GreggT

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Screwiest Owners Manual I have ever seen.
There are really no 'Sections' devoted to a particular area of the car......Table of Contents page numbers jump all over the place.
If you like had copy......you have no choice but to print all 325 pages.
 

DQLAV

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Does anyone have the manual of the Mobile Charger Connect? I wonder if you can use it to charge at a socket in a safe way without risk of fire and other fire or overload hazards.
 

Scandinavian

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Does anyone have the manual of the Mobile Charger Connect? I wonder if you can use it to charge at a socket in a safe way without risk of fire and other fire or overload hazards.
I have the charger on the wall in my garage and plugged into a normal wall socket. The socket is fused at 16 amps, 240 volt. And the charger can be set to charge at between 6 amp to 10 amps. See picture below. Works ok but takes a long time for charging. I will upgrade the wiring and put in a new industrial supply that will give me the full 11 kW charge.

1AF90E48-4472-4C45-B210-757E66CA7ACF.jpeg
 

DQLAV

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Well, it's like this.
Here in the Netherlands, the electricity network is well organized. My home connection is a 3 phase 230V at 32Amps so 22Kw is possible. However, an 11 kwh home charger is connected, so the 22 kwh option won't be used. However, I want to know if the Mobile Charger Connect can be used on a normal socket - for example, a socket in the garden or something similar. If you're going on a trip to a holiday home and there is no charging point anywhere in the area, you can charge it with the mobile charger connect in case of need to charge. So is it safe to plug it into an outlet that isn't on a separate circuit? (10 Amps - 1 phase - 230V)
So it concerns in an emergency, so it will not occur daily, charging is too slow for that.
Thanks for your help in advance!
 

Scandinavian

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I do not think that it will be a problem say at a holiday home. The thing to remember though is that older installation do not have a rating for a continuous load. So if the circuit is designed for 10 amp , I would only charge at say 6 to 8 amp max. And that is very easy to set on the charger. But it will be sitting there for some time if you need to charge a lot.
 

Scandinavian

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@DQLAV just to show you the possibilities?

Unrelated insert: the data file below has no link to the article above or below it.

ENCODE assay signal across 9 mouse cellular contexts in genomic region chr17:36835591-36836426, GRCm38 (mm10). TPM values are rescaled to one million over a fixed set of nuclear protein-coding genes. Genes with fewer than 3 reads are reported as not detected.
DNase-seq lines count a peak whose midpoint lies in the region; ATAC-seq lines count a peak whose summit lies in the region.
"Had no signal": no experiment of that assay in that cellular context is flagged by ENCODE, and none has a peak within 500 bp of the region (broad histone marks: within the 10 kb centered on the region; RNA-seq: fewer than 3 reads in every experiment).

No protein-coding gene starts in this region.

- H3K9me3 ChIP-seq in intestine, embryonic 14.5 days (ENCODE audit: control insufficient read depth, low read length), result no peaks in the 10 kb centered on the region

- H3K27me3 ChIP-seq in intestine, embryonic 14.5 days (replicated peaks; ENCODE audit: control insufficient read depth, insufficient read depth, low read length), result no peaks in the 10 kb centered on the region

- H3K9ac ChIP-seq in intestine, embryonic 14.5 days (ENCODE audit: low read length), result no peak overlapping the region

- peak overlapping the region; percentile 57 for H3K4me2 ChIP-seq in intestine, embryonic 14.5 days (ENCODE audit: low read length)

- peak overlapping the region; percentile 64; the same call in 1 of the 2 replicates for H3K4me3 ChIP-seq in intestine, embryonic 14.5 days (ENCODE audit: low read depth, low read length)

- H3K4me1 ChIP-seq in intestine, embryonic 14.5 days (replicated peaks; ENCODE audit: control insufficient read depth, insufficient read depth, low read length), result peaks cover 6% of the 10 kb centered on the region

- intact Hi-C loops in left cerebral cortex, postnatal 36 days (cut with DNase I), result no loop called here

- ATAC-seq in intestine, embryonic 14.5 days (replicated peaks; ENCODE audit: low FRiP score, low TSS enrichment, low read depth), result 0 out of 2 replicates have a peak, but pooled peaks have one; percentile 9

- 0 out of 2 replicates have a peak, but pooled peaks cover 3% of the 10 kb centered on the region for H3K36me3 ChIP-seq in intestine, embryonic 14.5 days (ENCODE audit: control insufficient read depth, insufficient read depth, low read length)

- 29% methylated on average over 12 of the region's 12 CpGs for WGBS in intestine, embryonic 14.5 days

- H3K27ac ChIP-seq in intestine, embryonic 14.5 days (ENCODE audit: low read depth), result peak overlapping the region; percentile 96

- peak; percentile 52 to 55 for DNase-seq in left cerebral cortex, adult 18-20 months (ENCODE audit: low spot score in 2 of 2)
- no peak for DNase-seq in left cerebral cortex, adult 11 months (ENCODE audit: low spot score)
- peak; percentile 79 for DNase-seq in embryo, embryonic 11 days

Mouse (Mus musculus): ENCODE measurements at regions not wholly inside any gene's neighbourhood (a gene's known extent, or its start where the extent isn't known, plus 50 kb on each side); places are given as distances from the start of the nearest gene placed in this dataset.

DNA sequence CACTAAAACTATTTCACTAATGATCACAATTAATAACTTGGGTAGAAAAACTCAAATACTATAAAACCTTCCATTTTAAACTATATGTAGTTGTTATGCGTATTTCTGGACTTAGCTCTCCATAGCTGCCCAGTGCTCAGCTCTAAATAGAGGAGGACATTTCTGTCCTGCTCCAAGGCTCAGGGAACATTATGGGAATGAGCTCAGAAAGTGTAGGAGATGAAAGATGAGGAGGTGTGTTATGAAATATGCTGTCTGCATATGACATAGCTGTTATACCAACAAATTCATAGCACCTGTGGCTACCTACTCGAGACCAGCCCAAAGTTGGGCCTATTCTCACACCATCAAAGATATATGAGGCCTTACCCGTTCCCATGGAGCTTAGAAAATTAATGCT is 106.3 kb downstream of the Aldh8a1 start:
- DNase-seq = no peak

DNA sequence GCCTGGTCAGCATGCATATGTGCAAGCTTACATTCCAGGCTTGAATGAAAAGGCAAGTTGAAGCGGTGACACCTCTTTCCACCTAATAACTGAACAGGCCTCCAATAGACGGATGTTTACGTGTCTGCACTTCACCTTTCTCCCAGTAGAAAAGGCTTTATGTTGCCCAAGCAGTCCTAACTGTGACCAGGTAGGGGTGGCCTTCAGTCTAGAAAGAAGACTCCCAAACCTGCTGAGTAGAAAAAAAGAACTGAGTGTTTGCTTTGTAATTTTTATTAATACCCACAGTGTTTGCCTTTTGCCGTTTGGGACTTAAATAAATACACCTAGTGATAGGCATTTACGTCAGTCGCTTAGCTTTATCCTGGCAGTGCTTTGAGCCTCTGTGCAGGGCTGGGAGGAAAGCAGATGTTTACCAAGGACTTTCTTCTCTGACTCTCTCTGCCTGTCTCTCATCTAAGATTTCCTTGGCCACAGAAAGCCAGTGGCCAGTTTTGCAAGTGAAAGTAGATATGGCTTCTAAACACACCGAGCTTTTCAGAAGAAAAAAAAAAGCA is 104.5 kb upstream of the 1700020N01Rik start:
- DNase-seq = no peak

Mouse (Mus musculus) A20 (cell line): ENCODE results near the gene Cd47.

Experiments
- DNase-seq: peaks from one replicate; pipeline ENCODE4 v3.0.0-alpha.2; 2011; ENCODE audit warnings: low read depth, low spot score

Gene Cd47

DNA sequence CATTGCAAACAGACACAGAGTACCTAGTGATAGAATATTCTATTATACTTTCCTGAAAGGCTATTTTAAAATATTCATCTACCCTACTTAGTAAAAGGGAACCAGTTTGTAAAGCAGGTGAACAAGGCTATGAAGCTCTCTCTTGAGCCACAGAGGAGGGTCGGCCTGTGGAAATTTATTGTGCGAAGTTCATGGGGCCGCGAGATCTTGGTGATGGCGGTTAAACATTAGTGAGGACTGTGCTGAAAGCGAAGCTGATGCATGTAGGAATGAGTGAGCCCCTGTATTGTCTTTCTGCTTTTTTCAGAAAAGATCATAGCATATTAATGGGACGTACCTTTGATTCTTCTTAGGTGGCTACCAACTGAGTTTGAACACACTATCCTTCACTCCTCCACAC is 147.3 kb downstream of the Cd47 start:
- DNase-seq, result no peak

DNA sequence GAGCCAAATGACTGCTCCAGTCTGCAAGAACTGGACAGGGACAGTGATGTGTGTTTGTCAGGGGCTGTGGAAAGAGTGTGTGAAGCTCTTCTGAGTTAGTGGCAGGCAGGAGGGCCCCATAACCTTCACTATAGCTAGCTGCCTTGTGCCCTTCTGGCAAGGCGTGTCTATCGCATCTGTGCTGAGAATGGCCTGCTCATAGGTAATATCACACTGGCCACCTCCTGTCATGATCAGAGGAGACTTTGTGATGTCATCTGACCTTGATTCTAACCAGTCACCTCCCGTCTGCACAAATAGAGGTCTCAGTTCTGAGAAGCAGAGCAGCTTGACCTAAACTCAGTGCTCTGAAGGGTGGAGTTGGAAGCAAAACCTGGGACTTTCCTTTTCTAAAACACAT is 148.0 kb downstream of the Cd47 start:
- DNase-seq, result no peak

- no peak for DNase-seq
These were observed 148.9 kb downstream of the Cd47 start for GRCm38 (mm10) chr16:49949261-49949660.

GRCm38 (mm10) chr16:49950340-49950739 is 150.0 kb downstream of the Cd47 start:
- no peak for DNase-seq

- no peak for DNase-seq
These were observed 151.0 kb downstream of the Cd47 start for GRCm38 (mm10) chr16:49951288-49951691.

We made a trip in our Tesla last year to a hotel way off the main roads. Asking if the Hotel had any EV charging facility they said “ No but we have a spare socket in our reception that you can use” . We parked just outside and they plugged in my mobile charger in the office, which was manned all night long. The socket was rated at 16 amp so we set the car to charge at 10 amps and it worked a treat!
Below is a picture of the car with the lead going in to the hotel reception.:)

80438B82-BE5A-488D-9ED4-BDAD08D380F5.jpeg
 

DQLAV

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Nice to hear, it's great that the possibilities are present. Perhaps there is still enough juice in the battery to last the entire holiday week, but if it is necessary to recharge once, this can be done via the socket at night - no matter how slow :)
 

GreggT

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OK.....I found the 1st typo in the 325 page owners manual :rolleyes:.
I added spacers to kick the wheels out a tad and thought I'd check, for giggles, what lug bolt torque the manual said Porsche said they'd like. I was just curious since having Pcars for years and always using the 95-97 ftlbs......but never on a 5,000 lb car.
And.....on page 256 of the manual I found it......they recommend 1180 ftlb.
After breaking off a lug bolt and snapping a torque wrench I saw that they corrected themselves on page 255. There it states only 118 ftlb. is required

No.....I didn't break anything......and, pretty sure both are wrong.
She's going in tomorrow on a couple of the 'Campaigns' and I'll ask the techs for their opin.
 

GreggT

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OK.....I found the 1st typo in the 325 page owners manual :rolleyes:.
I added spacers to kick the wheels out a tad and thought I'd check, for giggles, what lug bolt torque the manual said Porsche said they'd like. I was just curious since having Pcars for years and always using the 95-97 ftlbs......but never on a 5,000 lb car.
And.....on page 256 of the manual I found it......they recommend 1180 ftlb.
After breaking off a lug bolt and snapping a torque wrench I saw that they corrected themselves on page 255. There it states only 118 ftlb. is required

No.....I didn't break anything......and, pretty sure both are wrong.
She's going in tomorrow on a couple of the 'Campaigns' and I'll ask the techs for their opin.
Following up here......apparently 118ftlb. is actually correct.
Pretty hefty.....I think even more than center-lock GT3's
 

wmras

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Following up here......apparently 118ftlb. is actually correct.
Pretty hefty.....I think even more than center-lock GT3's
All four of our Porsche’ cars purchased since 2012, from Cayman SBE to Taycan Turbo S, have 118 ftlb wheel bolt torque specified. It is not new.
 
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